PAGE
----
The Labour Party is to flesh out details on Sunday of how it will financially compensate some 3.8 million women many of whom are enduring enforced poverty after having to wait up to six years to get their basic state pension.
The party’s manifesto yesterday pledged full support for the women and promised talks if it wins the next general election to draw up a compensation package.
But it did not put any cash figure on what it would pay the women or make any provision in the Grey Book to fund it.
This is in sharp contrast to a pledge given to pensioners living overseas in places like Canada, South Africa, Australia and New Zealand and many Caribbean countries which is fully costed in the manifesto. It would come into force in April and could £500m spread over four years. This is a victory for the all party group that campaigned for the pensioners and will mean their pensions would get their first uprating for years. If Britain leaves the EU pensioners living there would also get a permanent uprating rather than just for three years under the Tories.
The failure to mention any money for the women last night provoked a furious reaction from the women with many tweeting their anger to John McDonnell, Labour’s shadow chancellor and others saying Jeremy Corbyn had lost their vote.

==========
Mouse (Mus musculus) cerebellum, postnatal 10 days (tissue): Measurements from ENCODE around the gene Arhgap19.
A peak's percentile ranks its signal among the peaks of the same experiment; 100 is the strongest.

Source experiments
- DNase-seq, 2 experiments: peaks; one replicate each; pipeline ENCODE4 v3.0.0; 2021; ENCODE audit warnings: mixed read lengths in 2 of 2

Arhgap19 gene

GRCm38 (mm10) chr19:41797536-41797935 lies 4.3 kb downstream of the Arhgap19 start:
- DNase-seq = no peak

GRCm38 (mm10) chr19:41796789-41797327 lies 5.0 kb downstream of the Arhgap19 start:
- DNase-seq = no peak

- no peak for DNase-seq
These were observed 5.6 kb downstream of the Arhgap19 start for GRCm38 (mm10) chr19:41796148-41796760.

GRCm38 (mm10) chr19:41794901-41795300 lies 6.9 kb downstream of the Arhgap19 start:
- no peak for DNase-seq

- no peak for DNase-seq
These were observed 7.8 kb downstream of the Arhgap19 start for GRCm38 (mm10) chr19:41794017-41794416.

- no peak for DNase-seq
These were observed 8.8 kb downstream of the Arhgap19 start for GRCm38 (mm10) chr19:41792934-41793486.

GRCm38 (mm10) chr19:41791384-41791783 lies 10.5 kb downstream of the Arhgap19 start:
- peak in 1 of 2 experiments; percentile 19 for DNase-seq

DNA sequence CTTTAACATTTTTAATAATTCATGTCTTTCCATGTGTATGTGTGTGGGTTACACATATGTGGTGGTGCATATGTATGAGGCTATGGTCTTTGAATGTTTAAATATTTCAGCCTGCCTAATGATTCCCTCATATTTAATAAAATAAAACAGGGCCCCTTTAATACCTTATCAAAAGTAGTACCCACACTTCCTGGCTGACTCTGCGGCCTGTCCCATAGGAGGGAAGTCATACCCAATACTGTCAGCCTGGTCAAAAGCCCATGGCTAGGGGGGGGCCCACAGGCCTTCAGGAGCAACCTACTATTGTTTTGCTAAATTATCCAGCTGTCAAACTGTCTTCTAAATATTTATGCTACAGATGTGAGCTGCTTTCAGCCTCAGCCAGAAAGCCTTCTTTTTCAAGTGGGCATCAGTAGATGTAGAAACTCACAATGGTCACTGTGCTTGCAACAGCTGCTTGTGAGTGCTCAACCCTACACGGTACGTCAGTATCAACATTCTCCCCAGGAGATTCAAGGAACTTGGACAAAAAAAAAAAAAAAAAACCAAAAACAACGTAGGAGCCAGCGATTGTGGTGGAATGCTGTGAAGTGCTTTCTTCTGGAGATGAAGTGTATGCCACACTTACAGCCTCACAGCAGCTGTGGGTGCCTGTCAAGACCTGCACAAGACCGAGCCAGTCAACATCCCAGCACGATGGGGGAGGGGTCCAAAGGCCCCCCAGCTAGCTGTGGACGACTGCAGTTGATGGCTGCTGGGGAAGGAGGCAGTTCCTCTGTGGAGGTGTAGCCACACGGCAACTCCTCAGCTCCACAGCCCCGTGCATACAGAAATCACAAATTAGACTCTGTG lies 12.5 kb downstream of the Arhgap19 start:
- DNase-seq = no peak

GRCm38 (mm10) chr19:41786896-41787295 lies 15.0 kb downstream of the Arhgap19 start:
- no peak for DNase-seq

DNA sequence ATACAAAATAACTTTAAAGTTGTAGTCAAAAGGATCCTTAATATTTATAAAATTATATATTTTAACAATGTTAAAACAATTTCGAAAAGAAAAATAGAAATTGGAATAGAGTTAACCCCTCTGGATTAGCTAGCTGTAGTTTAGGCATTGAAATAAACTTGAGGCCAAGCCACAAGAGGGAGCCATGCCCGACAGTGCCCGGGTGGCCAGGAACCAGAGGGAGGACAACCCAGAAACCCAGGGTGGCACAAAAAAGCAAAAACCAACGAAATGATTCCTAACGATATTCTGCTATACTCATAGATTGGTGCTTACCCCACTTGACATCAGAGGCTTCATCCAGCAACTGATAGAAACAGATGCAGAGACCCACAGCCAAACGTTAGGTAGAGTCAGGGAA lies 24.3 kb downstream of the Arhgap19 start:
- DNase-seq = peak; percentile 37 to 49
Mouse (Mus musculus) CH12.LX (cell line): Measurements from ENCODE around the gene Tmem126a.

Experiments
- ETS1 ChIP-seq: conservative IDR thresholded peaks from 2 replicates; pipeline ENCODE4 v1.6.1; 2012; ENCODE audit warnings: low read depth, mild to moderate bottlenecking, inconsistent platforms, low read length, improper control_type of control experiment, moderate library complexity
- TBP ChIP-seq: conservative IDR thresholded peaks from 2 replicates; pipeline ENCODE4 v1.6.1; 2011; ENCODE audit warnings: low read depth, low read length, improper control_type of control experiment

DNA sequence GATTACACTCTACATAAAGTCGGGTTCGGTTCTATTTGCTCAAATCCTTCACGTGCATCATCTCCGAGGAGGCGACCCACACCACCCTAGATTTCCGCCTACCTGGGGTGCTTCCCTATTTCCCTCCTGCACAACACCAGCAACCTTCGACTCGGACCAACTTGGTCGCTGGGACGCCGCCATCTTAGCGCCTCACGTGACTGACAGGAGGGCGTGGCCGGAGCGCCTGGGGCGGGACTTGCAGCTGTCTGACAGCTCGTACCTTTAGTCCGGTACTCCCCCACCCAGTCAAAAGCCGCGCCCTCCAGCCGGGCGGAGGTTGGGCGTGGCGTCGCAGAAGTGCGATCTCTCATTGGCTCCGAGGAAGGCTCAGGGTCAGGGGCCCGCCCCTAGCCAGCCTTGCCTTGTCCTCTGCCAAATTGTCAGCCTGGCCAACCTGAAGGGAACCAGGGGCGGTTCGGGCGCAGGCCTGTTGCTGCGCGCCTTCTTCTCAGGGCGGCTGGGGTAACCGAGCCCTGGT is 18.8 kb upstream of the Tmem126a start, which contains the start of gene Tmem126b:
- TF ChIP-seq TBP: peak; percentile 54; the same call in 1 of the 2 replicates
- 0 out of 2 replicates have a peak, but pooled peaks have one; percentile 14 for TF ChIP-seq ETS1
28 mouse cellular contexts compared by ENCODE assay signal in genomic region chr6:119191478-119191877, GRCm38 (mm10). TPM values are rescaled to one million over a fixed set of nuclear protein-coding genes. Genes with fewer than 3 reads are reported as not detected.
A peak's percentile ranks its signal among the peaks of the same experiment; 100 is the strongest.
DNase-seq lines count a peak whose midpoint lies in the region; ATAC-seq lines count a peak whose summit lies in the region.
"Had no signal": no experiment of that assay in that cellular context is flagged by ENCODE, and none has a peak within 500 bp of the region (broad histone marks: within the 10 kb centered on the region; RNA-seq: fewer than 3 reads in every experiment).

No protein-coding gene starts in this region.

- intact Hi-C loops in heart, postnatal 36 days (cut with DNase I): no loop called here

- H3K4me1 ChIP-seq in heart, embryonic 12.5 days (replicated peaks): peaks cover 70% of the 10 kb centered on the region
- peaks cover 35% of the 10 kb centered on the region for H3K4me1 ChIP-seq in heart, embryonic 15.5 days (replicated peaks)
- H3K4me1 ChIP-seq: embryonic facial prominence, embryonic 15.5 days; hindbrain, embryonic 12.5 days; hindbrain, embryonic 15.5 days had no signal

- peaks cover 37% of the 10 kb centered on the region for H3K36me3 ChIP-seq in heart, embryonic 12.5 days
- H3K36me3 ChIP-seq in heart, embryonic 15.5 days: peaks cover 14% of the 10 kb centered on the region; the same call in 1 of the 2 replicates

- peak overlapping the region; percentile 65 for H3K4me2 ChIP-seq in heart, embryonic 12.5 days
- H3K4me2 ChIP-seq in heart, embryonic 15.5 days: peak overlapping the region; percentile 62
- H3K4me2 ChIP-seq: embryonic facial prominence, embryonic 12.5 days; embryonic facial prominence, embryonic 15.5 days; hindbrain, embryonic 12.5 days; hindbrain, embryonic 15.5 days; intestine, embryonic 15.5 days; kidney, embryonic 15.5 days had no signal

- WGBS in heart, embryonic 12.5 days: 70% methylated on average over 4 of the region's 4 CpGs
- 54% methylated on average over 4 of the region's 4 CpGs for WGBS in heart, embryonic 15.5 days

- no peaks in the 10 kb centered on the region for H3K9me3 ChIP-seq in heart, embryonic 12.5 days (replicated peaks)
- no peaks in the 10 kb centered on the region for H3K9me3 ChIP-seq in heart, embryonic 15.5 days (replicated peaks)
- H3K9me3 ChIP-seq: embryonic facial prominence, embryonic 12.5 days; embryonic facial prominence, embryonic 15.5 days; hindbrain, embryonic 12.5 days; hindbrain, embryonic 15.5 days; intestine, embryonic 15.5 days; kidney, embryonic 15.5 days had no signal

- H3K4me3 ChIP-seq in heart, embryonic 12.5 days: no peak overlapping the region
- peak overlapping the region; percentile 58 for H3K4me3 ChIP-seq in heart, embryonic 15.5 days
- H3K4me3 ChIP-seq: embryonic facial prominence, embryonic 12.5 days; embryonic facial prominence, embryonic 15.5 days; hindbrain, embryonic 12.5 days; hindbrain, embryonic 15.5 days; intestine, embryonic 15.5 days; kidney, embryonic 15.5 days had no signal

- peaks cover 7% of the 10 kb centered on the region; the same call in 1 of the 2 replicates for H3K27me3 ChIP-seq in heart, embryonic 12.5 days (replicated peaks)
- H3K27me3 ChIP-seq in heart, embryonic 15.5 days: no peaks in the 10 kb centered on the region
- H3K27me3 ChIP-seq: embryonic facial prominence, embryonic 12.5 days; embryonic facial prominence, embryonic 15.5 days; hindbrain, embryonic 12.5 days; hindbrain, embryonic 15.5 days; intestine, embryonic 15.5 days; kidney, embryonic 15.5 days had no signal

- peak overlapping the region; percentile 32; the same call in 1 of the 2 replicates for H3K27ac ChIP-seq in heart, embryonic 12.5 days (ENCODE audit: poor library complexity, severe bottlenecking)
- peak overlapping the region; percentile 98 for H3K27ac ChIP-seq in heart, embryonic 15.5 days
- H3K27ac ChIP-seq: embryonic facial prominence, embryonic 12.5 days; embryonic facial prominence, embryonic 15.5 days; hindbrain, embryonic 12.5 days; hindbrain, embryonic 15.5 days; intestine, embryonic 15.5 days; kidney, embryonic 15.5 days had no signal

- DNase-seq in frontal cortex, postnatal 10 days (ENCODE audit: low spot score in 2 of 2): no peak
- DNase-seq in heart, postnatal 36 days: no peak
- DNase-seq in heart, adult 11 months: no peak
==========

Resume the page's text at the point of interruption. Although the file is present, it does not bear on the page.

However one woman challenged Andrew Gwynne, the party’s shadow communities secretary, warning that Labour’s manifesto announcement did not ” look good”.
Gwynne replied: ” Yes John McDonnell is making an announcement on Sunday about how we will honour the pledge on Page 75 of the manifesto to the 1950s women. the costings are separate to the grey book.”
I have since heard from sources that this is indeed the case but Labour are being tight lipped again about what they are going to announce.
The full manifesto section reads:
People work hard for most of their lives and deserve a decent retirement free of financial stress and insecurity.
Under the Tories, 400,000 pensioners have been pushed into poverty and a generation of women born in the 1950s have had their pension age changed without fair notification.
This betrayal left millions of women with no time to make alternative plans – with sometimes devastating personal consequences.
Labour recognises this injustice, and will work with these women to design a system of recompense for the losses and insecurity they have suffered.
We will ensure that such an injustice can never happen again by legislating to prevent accrued rights to the state pension from being changed.
The Conservatives have repeatedly raised the state pension age despite overseeing a decline in life expectancy. Labour will abandon the Tories’ plans.
All I can say is that John McDonnell better come up with something concrete rather than warm words or else they are going to be 3.8 million women voters who are going to be bitterly disappointed, judging from the tweets I have seen, and Labour could well lose many potential votes on December 12 – not only from them – but from their spouses and families.
Frankly I am bit puzzled why they are doing this and prolonging the suspense..